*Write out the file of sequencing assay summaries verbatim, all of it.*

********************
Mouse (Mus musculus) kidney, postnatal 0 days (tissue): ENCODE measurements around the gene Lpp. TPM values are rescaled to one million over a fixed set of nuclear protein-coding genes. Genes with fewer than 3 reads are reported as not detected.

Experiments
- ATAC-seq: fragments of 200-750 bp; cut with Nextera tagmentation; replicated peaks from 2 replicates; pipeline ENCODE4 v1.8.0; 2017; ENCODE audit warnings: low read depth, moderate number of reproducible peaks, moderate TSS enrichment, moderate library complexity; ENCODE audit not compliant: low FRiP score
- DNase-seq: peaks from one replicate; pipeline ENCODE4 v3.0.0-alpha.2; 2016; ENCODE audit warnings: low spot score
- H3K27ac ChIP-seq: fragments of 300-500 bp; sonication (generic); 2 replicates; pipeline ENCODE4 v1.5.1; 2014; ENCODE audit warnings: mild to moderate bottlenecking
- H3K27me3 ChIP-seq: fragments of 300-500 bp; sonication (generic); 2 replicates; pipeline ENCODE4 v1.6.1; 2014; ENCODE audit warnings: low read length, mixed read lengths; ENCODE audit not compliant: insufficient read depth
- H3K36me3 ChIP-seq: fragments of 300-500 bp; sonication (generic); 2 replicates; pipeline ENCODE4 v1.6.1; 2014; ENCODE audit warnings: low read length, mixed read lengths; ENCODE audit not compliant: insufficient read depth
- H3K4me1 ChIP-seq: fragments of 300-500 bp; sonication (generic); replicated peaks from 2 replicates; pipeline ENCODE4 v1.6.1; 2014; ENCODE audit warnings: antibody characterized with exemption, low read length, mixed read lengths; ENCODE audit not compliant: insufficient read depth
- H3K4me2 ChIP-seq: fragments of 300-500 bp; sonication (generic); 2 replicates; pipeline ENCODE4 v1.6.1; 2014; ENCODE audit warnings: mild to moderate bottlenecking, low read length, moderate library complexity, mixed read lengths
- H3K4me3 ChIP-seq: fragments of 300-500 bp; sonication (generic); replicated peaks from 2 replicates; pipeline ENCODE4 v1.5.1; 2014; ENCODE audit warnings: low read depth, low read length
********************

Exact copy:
Mouse (Mus musculus) kidney, postnatal 0 days (tissue): ENCODE measurements around the gene Lpp. TPM values are rescaled to one million over a fixed set of nuclear protein-coding genes. Genes with fewer than 3 reads are reported as not detected.

Experiments
- ATAC-seq: fragments of 200-750 bp; cut with Nextera tagmentation; replicated peaks from 2 replicates; pipeline ENCODE4 v1.8.0; 2017; ENCODE audit warnings: low read depth, moderate number of reproducible peaks, moderate TSS enrichment, moderate library complexity; ENCODE audit not compliant: low FRiP score
- DNase-seq: peaks from one replicate; pipeline ENCODE4 v3.0.0-alpha.2; 2016; ENCODE audit warnings: low spot score
- H3K27ac ChIP-seq: fragments of 300-500 bp; sonication (generic); 2 replicates; pipeline ENCODE4 v1.5.1; 2014; ENCODE audit warnings: mild to moderate bottlenecking
- H3K27me3 ChIP-seq: fragments of 300-500 bp; sonication (generic); 2 replicates; pipeline ENCODE4 v1.6.1; 2014; ENCODE audit warnings: low read length, mixed read lengths; ENCODE audit not compliant: insufficient read depth
- H3K36me3 ChIP-seq: fragments of 300-500 bp; sonication (generic); 2 replicates; pipeline ENCODE4 v1.6.1; 2014; ENCODE audit warnings: low read length, mixed read lengths; ENCODE audit not compliant: insufficient read depth
- H3K4me1 ChIP-seq: fragments of 300-500 bp; sonication (generic); replicated peaks from 2 replicates; pipeline ENCODE4 v1.6.1; 2014; ENCODE audit warnings: antibody characterized with exemption, low read length, mixed read lengths; ENCODE audit not compliant: insufficient read depth
- H3K4me2 ChIP-seq: fragments of 300-500 bp; sonication (generic); 2 replicates; pipeline ENCODE4 v1.6.1; 2014; ENCODE audit warnings: mild to moderate bottlenecking, low read length, moderate library complexity, mixed read lengths
- H3K4me3 ChIP-seq: fragments of 300-500 bp; sonication (generic); replicated peaks from 2 replicates; pipeline ENCODE4 v1.5.1; 2014; ENCODE audit warnings: low read depth, low read length